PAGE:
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Friday, December 24, 2010

Olive Oil

Headache? Try some olive oil...
By Julie Wheldon, Daily Mail
1 September 2005

It has long been regarded as an essential part of the Mediterranean diet for healthy living. Now scientists believe they have discovered exactly what it is that makes extra virgin olive oil so good for us.

A study suggests the oil can prevent inflammation in the same way as common headache pills. In doing so, it helps stave off long-term health problems such as cancer and heart disease.

The researchers, based at the University of Pennsylvania, found the main compound in the oil, oleocanthal, contained the same properties as the painkiller ibuprofen.

Ibuprofen has been linked to a lower risk of cancer and heart problems, as has aspirin, which belongs to the same class of antiinflammatory drugs, called COX inhibitors.

The study concluded that extra virgin olive oil - made from the firstpressing of the olive - may offer similar long-term advantages.

The extra virgin oil costs around twice as much as the standard version. While the ordinary oil offers some health benefits, these are less pronounced.

Dr Paul Breslin, who led the research, said extra virgin could not actually be used to cure headaches because a daily dose of 50g would only be equivalent to 10 per cent of a normal dose of ibuprofen.

He added, however, that a longterm Mediterranean diet which included the oil could help build the body's natural defences to conditions such as cancer and heart problems.

'Our findings raise the possibility that long-term consumption of oleocanthal may help to protect against some disease by virtue of its ibuprofen-like activity,' he explained.

'It is known that regular low doses of aspirin for instance, another COX inhibitor, confer cardiovascular health benefits.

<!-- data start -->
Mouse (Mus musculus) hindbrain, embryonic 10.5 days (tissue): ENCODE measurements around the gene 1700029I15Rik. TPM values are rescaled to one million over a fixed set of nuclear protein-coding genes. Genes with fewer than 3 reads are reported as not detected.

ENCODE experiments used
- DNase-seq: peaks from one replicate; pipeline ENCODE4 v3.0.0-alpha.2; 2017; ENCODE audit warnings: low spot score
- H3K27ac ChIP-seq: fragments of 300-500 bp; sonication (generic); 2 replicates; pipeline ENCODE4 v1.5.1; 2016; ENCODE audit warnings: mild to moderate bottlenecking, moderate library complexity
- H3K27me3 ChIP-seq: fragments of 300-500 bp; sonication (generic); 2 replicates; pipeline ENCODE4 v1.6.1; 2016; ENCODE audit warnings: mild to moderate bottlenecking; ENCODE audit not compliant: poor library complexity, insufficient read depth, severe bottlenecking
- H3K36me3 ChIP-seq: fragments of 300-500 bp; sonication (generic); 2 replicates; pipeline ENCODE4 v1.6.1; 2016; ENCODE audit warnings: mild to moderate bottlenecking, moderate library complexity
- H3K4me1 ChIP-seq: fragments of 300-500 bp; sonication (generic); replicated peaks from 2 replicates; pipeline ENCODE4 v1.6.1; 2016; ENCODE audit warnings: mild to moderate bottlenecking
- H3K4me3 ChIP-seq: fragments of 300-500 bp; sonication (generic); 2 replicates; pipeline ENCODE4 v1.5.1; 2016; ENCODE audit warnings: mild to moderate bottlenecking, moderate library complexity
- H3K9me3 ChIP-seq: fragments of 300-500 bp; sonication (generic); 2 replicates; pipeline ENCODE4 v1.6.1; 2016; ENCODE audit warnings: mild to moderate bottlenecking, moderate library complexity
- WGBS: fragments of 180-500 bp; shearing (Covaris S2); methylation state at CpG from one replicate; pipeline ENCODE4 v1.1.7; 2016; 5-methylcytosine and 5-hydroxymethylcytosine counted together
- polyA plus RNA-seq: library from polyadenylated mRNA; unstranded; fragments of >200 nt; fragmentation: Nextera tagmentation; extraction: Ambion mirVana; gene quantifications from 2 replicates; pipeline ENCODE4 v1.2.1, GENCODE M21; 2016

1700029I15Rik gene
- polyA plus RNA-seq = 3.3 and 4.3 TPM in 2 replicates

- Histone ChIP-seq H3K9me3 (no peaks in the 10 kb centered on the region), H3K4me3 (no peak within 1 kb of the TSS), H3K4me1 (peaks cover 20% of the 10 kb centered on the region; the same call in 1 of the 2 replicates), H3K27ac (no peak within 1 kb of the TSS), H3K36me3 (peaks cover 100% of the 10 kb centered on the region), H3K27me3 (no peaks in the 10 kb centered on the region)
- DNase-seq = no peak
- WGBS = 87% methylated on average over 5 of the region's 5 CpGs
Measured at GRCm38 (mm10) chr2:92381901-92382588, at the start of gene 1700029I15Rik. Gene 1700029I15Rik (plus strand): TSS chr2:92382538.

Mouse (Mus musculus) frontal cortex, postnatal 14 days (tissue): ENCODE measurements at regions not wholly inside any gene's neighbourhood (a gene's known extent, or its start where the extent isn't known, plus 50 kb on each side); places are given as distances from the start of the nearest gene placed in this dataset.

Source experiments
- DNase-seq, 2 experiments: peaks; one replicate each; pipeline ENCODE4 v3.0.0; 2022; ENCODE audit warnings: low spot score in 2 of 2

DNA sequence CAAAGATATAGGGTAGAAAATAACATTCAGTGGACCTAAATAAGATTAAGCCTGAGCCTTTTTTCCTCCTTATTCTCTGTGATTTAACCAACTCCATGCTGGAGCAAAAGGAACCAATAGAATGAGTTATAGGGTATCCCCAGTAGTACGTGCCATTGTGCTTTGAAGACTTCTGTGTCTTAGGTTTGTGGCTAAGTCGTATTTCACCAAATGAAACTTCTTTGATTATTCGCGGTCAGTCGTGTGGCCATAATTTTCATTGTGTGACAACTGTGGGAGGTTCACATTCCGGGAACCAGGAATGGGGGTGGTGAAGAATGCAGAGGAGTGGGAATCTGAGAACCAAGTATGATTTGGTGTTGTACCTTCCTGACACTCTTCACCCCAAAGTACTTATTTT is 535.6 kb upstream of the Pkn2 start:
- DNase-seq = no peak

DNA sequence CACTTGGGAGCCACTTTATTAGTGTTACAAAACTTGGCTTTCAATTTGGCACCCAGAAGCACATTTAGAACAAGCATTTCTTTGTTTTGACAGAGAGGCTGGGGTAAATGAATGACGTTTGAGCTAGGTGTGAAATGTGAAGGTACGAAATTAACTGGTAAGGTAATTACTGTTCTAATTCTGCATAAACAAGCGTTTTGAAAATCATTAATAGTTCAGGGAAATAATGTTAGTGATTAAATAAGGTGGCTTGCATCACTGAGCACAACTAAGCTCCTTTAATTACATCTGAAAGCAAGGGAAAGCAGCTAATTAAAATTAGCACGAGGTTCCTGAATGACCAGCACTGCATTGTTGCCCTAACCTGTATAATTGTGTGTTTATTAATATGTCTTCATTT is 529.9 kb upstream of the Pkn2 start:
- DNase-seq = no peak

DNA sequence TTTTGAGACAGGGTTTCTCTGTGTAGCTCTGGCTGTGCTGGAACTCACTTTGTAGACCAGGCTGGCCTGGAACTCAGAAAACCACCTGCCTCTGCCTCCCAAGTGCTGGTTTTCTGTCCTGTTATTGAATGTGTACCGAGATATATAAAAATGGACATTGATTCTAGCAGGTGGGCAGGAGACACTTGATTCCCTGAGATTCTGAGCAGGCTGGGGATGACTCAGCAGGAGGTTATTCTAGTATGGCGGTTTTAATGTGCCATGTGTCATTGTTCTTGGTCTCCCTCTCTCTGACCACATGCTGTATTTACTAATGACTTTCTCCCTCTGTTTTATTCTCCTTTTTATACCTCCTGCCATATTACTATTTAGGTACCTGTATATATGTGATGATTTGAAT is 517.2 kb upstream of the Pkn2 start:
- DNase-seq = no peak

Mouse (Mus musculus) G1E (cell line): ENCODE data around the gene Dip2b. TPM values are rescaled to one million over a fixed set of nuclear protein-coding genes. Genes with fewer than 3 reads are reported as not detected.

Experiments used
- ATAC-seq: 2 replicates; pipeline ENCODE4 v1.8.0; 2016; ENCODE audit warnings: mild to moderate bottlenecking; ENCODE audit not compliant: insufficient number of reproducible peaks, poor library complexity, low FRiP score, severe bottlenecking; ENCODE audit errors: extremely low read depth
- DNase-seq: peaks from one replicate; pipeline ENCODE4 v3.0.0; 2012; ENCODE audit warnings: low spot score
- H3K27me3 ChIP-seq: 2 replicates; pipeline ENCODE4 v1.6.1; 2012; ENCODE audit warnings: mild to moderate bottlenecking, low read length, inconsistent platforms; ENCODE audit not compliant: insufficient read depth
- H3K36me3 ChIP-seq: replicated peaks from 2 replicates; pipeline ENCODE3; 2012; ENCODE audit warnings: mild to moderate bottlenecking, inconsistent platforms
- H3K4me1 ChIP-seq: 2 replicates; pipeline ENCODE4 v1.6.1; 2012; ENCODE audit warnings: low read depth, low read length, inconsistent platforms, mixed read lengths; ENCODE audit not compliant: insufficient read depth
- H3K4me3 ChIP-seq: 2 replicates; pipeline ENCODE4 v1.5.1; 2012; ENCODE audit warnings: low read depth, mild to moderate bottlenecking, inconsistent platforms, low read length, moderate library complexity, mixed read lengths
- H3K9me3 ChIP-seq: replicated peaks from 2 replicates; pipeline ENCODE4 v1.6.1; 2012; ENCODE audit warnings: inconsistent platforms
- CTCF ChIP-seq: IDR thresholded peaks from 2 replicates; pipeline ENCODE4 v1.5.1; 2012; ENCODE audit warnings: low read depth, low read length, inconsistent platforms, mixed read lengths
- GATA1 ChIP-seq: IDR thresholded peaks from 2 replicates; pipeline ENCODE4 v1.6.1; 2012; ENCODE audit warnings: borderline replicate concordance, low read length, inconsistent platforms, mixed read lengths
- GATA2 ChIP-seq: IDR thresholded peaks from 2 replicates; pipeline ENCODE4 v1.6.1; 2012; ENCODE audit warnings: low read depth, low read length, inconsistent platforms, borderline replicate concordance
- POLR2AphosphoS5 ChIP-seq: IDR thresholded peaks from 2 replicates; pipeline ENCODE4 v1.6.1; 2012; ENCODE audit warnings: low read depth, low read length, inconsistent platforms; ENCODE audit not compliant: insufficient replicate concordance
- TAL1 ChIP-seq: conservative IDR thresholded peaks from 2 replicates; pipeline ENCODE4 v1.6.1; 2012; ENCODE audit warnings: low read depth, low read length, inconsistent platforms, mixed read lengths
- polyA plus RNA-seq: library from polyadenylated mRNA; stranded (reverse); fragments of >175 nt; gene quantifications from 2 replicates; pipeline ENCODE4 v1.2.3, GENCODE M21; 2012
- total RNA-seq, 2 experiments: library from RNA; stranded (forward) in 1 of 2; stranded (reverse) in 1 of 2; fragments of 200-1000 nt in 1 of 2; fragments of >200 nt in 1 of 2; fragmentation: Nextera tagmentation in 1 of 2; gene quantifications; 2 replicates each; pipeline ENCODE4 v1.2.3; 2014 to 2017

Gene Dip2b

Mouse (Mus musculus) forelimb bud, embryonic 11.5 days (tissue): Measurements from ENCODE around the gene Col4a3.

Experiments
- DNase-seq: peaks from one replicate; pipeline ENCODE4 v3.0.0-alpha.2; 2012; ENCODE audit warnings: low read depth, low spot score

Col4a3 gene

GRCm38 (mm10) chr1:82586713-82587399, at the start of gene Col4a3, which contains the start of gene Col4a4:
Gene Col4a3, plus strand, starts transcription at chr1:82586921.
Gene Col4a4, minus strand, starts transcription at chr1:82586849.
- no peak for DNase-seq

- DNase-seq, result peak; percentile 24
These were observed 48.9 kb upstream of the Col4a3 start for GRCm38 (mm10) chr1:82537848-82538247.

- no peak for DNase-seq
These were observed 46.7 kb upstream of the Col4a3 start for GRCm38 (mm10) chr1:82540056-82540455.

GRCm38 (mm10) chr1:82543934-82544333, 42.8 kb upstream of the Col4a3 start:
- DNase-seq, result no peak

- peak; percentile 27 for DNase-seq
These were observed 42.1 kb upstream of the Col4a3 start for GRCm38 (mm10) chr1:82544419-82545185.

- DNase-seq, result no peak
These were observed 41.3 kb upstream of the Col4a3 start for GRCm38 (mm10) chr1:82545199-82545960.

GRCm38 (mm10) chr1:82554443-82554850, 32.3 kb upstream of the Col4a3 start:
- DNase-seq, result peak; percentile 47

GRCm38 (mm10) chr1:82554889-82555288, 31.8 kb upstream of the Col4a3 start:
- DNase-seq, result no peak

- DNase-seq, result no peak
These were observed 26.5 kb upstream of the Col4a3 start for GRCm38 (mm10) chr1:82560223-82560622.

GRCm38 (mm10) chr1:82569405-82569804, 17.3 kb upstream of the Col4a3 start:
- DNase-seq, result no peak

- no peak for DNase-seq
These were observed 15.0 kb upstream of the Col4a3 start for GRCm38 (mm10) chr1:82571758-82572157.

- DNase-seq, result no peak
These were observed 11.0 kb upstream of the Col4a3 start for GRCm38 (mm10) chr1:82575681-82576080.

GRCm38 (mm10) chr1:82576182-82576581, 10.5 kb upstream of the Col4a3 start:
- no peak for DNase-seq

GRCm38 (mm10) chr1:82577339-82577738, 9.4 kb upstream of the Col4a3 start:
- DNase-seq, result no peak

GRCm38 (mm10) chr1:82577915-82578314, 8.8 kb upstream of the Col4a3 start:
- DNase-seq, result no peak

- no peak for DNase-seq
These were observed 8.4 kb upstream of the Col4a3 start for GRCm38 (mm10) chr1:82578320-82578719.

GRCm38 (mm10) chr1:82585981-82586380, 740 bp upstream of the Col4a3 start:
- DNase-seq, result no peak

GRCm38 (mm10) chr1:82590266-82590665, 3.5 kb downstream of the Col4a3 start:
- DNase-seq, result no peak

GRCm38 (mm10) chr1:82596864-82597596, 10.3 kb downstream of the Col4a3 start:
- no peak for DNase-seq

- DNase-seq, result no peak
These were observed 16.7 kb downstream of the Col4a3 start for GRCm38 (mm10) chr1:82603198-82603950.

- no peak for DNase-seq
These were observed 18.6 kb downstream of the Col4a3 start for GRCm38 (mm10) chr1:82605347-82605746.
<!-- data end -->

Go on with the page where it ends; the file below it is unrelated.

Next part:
'Ibuprofen is associated with a reduction in the risk of developing some cancers and of plateet aggregation (which indicates clotting) in the blood.

'A Mediterranean diet, which is rich in olive oil, is believed to confer various health benefits, some of which seem to overlap with those attributed to non-steroidal anti-inflammatory drugs.'

The study, published in the journal Nature, adds to the growing evidence of the health benefits of a Mediterranean diet typically rich in fish, unsaturated fats and vegetables.

The diet also includes an occasional glass of wine.

In April, researchers at Athens University concluded that a healthy man of 60 who followed a Mediterranean diet could expect to live a year longer than one of the same age who ate differently.

The team looked at more than 74,000 people in nine European countries.

They found that the Greeks adhered most closely to the recommended diet, followed by the Spanish, Italians and French.

The British were fifth - ahead of the Danes, the Germans, the Swedes and the Dutch.

Last year, a study fond that eating a Mediterranean diet can be especially beneficial for the elderly.

For the study, Dutch researchers looked at the eating habits of healthy men and women aged 70 to 90 in 11 European countries.

They discovered that, along with exercise, moderate drinking and not smoking, a Mediterranean diet reduced death rates among this age group by 65 per cent.

As a result of its reported health benefits and inspired by foreign holidays, more and more Britons now use olive oil, with sales rising by around 10 per cent a year, according to analysts.

A year ago its sales here overtook those of other cooking oils for the first time.

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